Afghanistan's resistance movement was born in chaos and, at first, virtually all of its war was waged locally by regional warlords. As warfare became more sophisticated, outside support and regional coordination grew. The basic units of mujahideen organization and action continued to reflect the highly decentralized nature of Afghan society and strong loci of competing mujahideen and tribal groups, particularly in isolated areas among the mountains.[37] Eventually, the seven main mujahideen parties allied as the political bloc called Islamic Unity of Afghanistan Mujahideen.

Many Muslims from other countries assisted the various mujahideen groups in Afghanistan. Some groups of these veterans have been significant factors in more recent conflicts in and around the Muslim world. Osama bin Laden, originally from a wealthy family in Saudi Arabia, was a prominent organizer and financier of an all-Arab Islamist group of foreign volunteers; his Maktab al-Khadamat funnelled money, arms, and Muslim fighters from around the Muslim world into Afghanistan, with the assistance and support of the Saudi and Pakistani governments.[38] These foreign fighters became known as "Afghan Arabs" and their efforts were coordinated by Abdullah Yusuf Azzam.

Mujahideen forces caused serious casualties to the Soviet forces, and made the war very costly for the Soviet Union. In 1989, the Soviet Union withdrew its forces from Afghanistan. Many districts and cities then fell to the mujahideen; in 1992 the DRA's last president, Mohammad Najibullah, was overthrown.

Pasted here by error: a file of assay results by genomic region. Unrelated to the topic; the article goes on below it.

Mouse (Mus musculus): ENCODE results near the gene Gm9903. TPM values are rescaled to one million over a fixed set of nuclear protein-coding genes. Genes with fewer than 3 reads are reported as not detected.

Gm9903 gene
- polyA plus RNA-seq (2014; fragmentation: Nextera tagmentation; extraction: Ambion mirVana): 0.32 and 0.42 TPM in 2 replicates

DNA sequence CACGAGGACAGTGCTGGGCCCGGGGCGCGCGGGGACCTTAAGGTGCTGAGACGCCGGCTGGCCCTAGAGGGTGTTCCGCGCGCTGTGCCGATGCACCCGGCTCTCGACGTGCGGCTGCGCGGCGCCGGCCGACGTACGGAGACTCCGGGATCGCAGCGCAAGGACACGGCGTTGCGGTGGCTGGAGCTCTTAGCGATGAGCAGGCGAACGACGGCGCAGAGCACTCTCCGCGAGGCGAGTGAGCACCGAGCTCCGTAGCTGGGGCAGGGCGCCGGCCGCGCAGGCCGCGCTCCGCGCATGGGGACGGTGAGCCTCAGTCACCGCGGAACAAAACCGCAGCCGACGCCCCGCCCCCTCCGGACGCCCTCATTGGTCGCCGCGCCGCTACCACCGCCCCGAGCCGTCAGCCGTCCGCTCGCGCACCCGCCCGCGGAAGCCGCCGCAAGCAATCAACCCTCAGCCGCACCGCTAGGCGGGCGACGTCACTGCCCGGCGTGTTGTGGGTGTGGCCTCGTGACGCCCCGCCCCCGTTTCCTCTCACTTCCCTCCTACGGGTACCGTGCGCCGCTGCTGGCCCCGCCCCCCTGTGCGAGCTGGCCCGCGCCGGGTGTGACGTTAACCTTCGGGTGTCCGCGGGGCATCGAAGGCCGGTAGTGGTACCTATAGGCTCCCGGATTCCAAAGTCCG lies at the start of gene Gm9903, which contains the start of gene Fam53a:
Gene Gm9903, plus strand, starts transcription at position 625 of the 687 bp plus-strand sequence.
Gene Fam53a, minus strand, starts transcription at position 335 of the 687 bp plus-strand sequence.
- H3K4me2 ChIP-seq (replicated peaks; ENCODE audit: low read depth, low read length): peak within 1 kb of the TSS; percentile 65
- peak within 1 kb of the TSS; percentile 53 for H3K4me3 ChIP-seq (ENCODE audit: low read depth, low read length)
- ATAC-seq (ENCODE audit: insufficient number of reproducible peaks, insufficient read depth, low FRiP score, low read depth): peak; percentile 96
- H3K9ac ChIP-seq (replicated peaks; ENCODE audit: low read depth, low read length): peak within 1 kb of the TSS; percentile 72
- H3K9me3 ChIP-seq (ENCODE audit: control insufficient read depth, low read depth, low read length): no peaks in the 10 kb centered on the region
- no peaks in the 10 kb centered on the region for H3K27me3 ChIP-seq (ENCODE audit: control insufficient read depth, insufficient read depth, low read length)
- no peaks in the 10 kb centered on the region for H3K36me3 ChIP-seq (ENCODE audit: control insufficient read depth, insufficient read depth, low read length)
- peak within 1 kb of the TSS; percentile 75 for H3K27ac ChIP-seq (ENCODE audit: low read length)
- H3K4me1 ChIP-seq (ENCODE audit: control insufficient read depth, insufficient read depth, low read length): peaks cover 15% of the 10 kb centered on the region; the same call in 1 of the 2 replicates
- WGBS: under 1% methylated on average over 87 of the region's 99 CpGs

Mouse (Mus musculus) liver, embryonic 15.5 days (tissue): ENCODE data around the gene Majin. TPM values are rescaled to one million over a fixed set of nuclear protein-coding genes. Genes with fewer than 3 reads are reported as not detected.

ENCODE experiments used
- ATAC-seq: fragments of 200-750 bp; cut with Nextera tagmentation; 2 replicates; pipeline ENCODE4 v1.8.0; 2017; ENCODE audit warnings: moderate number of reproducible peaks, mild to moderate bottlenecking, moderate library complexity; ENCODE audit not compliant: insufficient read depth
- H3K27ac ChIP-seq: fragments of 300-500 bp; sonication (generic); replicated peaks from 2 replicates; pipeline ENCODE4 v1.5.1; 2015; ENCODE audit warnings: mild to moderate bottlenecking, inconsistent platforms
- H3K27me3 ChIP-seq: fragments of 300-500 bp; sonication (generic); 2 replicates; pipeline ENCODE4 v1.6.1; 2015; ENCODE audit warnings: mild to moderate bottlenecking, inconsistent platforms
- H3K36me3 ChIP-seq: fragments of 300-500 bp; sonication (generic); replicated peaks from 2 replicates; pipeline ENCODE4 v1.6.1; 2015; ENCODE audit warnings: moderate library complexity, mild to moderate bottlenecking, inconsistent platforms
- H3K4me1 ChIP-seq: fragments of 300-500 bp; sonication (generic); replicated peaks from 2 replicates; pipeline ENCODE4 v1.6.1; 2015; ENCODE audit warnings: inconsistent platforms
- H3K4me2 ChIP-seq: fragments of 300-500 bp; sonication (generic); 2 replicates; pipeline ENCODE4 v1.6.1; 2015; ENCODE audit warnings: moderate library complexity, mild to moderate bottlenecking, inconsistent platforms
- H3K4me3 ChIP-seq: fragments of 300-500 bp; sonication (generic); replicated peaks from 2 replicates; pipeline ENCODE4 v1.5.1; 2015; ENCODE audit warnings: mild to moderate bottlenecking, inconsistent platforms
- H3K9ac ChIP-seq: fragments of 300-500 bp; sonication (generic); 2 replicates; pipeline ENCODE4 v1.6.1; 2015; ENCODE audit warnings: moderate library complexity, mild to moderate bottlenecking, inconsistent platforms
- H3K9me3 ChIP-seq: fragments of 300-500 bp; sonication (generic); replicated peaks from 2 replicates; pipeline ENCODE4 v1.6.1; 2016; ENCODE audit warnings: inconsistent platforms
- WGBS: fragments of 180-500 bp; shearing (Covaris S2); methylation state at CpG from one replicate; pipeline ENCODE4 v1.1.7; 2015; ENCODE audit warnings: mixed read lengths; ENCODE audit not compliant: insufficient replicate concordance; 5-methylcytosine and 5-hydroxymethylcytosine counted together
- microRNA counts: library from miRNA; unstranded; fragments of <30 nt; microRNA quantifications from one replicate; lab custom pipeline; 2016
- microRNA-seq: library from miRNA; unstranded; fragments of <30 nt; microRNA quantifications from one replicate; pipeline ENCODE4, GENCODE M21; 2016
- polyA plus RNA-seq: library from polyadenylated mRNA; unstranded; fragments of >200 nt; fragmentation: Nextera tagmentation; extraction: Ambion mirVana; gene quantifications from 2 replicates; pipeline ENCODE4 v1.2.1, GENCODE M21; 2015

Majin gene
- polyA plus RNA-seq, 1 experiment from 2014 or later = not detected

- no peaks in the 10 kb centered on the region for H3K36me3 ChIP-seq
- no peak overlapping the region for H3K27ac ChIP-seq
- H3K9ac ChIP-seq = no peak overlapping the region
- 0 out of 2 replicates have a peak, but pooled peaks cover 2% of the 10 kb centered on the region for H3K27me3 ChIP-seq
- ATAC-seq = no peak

However, the mujahideen did not establish a united government, and many of the larger mujahideen groups began to fight each other over power in Kabul. After several years of devastating fighting, a village mullah named Mohammed Omar organized a new armed movement with the backing of Pakistan. This movement became known as the Taliban ("students" in Pashto), referring to the Saudi-backed religious schools known for producing extremism. Veteran mujahideen were confronted by this radical splinter group in 1996.

Burma

A sizable number of mujahideen were present and concentrated in the province of Arakan, Burma.[39] There were many Muslim Rebels in Rakhine State of Burma in 1949—a year after achieving Independence. Mir Kashem was the leader of the group known as "Mujahids", a group that consisted primarily of immigrants from neighboring Bangladesh. This particular movement was crushed by the Burmese Army in 1950s. Mir Kashem himself was assassinated in Cox's Bazar. This movement under Kashem collapsed after his death and his followers surrendered. When asked about their race, they called themselves as "Rohingyas".[40] They were much more active before the 1962 coup d'etat by General Ne Win. Ne Win carried out some military operations targeting them over a period of two decades. The prominent one was "Operation King Dragon" which took place in 1978; as a result, many Muslims in the region fled to neighboring Bangladesh as refugees. Nevertheless, the Burmese mujahideen remained active within the remote areas of Arakan.[41] Their associations with Bangladeshi mujahideen were significant but they have extended their networks to the international level and countries such as Pakistan, Malaysia, et al., during the recent years. They collect donations, and receive religious military training outside of Burma.[42]